BBC Diversity Plan Criticised

Published: 4 July 2014

Country: UK

DIVERSITY_BBCThe BBC has recently announced new measures in order to improve the representation of the black, Asian and minority ethnic community. The BBC is ready to dedicate a £2.1m towards the diversity creative talent fund. But that is not enough, claims Lenny Henry, British comedian and a firm advocate for cultural diversity in the creative industry in the UK.

“It [BBC] has the greatest of intentions but with massive respect it is based on an old model that hasn’t worked. Increased training and increased development funds do not deliver change … but jobs do,” Mr Henry commented. He added that, “Development [funding] is great but there are people absolutely trained and ready to rock”. Henry was criticising in his first reaction to the BBC announcement although he will be part of the independent challenge and advice group, a panel of respected experts, supporting the implementation of the new BBC measures.

The comedian has repeatedly highlighted that the migration of British talents, from the BAME community, to America is unacceptable. Five days after the announcement of the new measures, the Independent reported an exclusive story. They state that while 475 people from black and minority ethnic backgrounds joined the broadcasting company between January 2013 and September 2013, 507 have left the BBC and almost one third of them left voluntarily. The editor of current affairs for BBC Scotland and one of the broadcaster’s more senior black staff members told the journalist Ian Burrell: “It’s not through want of goodwill from senior management to increase BAME staff. It suggests a need to reassess what we are doing and that good intentions alone are not enough to solve this problem”.

Joy Francis, journalist and founder of Words of Colour Production and MDI board member said: “It is good to see that the BBC is working with agencies such as Creative Access and the MAMA Youth Project. It is also encouraging to note the focus on increasing the number of BAME people in leadership, production and commissioning roles.”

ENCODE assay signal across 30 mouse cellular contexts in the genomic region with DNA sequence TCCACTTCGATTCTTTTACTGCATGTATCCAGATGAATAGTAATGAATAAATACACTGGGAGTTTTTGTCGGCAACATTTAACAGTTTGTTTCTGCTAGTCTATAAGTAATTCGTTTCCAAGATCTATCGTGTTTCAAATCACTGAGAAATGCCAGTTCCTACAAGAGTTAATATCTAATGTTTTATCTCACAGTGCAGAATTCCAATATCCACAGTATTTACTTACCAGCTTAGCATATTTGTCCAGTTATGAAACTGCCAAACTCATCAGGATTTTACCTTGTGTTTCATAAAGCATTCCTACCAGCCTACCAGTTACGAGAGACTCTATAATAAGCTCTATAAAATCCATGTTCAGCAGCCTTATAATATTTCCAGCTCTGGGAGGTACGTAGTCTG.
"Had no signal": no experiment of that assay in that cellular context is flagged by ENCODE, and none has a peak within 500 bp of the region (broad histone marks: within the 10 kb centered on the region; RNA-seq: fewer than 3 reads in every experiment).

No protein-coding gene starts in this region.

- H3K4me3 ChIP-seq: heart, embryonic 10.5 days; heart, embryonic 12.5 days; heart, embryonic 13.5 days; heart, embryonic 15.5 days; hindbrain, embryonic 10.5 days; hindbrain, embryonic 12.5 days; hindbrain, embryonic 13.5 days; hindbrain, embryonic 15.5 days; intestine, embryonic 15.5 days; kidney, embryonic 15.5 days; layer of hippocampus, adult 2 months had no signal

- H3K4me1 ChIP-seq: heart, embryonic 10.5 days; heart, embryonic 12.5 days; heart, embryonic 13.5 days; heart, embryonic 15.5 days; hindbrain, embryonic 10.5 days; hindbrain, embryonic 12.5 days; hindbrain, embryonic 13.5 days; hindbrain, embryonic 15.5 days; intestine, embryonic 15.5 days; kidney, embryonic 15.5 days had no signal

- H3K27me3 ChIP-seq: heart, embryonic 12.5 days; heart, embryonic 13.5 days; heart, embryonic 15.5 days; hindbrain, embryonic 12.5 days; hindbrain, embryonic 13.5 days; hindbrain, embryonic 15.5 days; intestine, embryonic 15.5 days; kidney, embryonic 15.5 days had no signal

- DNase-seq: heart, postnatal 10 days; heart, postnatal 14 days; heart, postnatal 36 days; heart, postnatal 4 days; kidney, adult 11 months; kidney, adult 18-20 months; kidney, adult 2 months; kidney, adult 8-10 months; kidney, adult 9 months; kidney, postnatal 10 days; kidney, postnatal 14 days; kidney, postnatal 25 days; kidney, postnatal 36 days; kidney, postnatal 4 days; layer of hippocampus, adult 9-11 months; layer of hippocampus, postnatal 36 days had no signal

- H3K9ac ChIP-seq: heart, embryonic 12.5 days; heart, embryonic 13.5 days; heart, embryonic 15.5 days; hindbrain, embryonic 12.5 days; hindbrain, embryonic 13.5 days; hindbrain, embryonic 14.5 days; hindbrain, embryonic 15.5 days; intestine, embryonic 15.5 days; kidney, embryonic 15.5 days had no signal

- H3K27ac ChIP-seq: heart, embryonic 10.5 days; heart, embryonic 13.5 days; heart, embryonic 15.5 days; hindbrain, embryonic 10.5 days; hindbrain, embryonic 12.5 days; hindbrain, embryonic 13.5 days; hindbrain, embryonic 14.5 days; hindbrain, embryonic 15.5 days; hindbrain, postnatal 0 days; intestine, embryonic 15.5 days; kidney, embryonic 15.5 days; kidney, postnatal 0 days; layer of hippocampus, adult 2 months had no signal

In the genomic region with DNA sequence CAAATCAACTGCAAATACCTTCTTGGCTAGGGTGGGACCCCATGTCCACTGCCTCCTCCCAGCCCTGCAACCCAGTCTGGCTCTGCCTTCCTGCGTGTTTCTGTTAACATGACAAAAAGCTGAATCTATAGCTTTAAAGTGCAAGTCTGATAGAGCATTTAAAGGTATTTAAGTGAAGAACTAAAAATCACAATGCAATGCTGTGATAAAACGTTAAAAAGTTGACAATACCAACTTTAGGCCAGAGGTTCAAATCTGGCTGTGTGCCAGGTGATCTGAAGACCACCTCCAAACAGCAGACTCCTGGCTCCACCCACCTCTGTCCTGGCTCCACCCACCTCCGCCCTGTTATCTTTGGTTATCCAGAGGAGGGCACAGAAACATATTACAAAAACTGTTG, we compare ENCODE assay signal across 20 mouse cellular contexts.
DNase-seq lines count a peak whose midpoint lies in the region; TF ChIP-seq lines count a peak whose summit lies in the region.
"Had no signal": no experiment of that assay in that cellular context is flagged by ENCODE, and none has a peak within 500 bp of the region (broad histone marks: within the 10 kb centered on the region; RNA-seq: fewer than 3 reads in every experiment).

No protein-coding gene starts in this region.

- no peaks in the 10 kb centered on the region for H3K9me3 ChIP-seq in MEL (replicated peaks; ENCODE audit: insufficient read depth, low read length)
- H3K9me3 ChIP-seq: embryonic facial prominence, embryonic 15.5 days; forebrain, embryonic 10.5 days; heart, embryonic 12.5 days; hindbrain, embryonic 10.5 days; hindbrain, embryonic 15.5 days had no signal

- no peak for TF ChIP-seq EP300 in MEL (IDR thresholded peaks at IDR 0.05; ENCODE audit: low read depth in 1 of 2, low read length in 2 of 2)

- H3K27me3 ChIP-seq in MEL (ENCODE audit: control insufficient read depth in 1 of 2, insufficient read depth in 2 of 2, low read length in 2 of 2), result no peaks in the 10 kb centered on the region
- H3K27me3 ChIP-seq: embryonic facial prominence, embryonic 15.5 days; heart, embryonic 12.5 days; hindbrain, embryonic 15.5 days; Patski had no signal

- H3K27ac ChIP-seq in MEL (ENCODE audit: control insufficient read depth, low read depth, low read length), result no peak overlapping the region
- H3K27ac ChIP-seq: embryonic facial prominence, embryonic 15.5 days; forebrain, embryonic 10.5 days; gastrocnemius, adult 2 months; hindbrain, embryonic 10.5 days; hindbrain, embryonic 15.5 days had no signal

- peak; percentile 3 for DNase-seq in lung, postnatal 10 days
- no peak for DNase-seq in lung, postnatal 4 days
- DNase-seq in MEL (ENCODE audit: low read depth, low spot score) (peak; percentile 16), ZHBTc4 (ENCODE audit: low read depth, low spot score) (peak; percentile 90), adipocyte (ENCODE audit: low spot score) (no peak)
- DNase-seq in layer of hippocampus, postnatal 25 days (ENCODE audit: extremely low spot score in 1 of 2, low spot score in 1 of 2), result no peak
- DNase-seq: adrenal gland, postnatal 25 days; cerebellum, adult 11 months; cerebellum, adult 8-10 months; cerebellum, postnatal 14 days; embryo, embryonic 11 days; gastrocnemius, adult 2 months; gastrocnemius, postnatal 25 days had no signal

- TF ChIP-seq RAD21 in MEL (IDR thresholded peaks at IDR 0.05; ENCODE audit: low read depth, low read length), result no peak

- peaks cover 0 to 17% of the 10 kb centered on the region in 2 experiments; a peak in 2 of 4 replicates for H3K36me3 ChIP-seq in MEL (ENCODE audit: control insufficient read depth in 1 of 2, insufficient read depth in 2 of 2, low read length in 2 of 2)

She also added: “What I know from recent conversations with BBC journalists, past and present, full timers and freelancers, is that nothing will make a difference without line management implementing the changes. One of the most common complaints is that TV executives say the right things – that diversity is good business – yet somehow this vision isn’t being translated on the shop floor where it is alleged that the line managers continue to recruit in their own image and who they know”.

A BBC spokesperson defended the diversity plans: “Last week we set out far-reaching plans that we believe will make a tangible difference – we will work hard to deliver them and, of course, reserve the option of going further if we fall short, but people should judge us on progress over the coming months and years before concluding the need for even more measures.”

The targets to be achieved by the BBC, with regards to staff representation, are that 14.2% of all staff and 10% of leadership positions should be comprised of staff from the BAME community by 2017.